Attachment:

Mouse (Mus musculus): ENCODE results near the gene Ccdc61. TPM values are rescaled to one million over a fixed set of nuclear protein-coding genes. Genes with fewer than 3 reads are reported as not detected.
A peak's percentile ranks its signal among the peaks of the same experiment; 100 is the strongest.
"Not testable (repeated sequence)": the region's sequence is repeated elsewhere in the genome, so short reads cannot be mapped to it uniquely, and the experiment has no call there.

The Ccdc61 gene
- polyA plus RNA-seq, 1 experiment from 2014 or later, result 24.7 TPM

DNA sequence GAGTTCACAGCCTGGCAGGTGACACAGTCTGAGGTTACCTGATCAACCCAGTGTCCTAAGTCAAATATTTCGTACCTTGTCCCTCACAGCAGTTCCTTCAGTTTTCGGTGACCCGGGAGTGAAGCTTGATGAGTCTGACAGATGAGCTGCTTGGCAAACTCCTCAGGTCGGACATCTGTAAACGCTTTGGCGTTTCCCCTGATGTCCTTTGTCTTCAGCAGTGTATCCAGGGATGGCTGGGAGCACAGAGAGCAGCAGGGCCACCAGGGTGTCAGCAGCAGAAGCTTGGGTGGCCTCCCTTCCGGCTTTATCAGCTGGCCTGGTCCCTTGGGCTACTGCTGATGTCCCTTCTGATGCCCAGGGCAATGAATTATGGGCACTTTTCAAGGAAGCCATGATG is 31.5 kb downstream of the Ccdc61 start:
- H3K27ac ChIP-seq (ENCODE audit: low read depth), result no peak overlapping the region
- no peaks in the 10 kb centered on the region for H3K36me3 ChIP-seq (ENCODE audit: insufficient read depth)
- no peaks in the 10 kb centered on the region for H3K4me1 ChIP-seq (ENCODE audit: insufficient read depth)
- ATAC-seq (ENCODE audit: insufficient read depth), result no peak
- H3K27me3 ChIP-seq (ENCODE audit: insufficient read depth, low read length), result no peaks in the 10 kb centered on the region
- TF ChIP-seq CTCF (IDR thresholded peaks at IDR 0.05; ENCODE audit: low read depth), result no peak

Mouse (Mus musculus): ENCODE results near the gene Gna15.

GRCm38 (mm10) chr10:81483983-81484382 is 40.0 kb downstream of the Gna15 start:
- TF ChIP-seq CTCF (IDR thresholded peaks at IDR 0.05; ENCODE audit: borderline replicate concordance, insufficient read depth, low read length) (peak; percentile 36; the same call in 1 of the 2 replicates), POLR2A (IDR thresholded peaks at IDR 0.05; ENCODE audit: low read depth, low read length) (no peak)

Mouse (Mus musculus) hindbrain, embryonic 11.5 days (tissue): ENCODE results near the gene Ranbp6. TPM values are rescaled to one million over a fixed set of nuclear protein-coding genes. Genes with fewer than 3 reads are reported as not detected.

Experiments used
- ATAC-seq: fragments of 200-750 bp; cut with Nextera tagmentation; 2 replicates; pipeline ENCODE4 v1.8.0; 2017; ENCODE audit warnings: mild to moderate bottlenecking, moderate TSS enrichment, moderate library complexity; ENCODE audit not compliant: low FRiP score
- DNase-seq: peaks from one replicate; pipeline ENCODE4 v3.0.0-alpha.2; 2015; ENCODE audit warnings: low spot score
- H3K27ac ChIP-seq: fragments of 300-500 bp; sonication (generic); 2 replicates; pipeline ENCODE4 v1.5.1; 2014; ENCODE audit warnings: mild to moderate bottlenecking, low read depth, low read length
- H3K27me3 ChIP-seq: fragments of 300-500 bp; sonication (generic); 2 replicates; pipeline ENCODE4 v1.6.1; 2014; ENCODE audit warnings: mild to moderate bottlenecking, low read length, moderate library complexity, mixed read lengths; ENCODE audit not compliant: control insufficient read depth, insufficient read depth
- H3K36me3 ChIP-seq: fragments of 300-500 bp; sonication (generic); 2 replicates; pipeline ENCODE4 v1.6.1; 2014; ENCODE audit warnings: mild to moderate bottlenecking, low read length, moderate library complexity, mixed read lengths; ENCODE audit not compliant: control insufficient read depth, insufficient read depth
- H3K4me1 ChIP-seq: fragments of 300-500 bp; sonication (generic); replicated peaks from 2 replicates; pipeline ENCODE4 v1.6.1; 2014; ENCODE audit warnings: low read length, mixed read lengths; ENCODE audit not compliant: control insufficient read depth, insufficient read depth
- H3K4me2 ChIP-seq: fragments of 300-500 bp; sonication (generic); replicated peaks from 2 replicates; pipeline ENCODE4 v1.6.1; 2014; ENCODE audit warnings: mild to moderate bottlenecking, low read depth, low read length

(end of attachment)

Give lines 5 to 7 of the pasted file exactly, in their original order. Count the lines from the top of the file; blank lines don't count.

- polyA plus RNA-seq, 1 experiment from 2014 or later, result 24.7 TPM

DNA sequence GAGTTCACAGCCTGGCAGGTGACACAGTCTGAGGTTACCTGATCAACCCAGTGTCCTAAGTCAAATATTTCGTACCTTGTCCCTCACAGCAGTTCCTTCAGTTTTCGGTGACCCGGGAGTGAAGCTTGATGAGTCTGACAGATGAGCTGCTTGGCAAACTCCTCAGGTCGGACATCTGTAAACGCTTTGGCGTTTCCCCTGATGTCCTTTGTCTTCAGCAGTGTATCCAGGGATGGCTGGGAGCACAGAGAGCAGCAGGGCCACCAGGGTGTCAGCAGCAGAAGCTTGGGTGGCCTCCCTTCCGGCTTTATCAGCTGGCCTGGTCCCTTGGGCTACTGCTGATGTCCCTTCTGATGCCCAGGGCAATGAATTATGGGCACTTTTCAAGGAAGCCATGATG is 31.5 kb downstream of the Ccdc61 start:
- H3K27ac ChIP-seq (ENCODE audit: low read depth), result no peak overlapping the region